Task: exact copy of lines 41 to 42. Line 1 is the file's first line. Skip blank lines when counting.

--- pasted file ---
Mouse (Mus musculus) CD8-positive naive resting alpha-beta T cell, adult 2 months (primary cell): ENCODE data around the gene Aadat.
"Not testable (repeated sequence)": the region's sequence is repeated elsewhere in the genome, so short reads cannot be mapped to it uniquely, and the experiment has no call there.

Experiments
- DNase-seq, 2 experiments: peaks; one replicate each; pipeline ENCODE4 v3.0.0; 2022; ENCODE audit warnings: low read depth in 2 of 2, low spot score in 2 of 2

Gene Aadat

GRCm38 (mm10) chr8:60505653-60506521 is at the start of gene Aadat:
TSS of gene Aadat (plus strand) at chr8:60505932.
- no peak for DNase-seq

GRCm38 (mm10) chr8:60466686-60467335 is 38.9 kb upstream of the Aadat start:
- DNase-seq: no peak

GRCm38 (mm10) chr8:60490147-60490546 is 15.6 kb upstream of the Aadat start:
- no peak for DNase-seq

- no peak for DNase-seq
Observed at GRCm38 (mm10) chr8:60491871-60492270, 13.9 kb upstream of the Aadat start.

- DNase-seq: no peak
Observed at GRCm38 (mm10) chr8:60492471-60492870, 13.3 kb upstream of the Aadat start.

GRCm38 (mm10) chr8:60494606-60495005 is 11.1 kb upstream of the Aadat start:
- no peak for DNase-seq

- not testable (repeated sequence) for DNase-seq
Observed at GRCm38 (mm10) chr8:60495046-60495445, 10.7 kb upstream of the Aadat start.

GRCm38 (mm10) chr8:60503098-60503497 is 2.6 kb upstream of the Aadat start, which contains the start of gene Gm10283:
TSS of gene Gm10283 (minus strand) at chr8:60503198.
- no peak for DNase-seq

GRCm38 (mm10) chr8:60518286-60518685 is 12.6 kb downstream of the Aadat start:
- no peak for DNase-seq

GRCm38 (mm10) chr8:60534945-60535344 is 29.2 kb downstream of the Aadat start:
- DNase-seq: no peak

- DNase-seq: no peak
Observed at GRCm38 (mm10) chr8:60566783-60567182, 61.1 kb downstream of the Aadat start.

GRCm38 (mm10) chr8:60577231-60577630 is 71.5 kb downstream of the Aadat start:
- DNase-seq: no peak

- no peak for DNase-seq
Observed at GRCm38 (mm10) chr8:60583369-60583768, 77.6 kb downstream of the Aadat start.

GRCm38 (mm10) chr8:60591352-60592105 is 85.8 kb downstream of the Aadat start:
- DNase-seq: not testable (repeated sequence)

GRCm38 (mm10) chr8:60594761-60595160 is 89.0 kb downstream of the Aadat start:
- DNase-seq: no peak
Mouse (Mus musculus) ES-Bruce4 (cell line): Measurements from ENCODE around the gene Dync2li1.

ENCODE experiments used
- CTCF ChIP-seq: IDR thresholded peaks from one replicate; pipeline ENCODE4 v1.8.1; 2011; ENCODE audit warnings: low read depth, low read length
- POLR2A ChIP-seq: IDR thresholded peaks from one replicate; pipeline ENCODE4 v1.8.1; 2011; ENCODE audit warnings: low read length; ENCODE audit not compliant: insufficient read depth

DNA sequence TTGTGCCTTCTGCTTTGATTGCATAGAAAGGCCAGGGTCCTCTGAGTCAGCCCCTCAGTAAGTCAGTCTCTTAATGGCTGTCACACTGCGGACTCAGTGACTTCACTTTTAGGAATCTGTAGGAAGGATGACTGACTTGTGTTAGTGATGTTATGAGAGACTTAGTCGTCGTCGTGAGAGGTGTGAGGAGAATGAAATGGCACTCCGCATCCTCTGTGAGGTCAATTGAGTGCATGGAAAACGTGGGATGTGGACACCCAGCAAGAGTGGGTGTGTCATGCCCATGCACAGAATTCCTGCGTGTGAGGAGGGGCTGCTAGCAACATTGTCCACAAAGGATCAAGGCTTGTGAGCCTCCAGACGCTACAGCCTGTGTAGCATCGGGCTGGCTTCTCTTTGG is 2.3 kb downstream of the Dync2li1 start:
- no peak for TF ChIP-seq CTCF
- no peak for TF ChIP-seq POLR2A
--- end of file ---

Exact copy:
- POLR2A ChIP-seq: IDR thresholded peaks from one replicate; pipeline ENCODE4 v1.8.1; 2011; ENCODE audit warnings: low read length; ENCODE audit not compliant: insufficient read depth

DNA sequence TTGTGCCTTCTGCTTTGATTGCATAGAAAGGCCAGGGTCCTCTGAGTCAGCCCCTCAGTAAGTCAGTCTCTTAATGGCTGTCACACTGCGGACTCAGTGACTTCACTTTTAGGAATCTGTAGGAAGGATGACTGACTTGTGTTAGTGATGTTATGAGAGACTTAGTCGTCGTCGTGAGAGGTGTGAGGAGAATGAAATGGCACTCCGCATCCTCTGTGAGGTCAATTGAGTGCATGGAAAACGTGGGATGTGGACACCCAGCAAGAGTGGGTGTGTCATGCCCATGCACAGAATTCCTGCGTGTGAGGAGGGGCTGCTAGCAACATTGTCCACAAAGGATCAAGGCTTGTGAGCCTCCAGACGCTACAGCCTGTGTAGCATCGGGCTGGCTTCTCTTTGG is 2.3 kb downstream of the Dync2li1 start: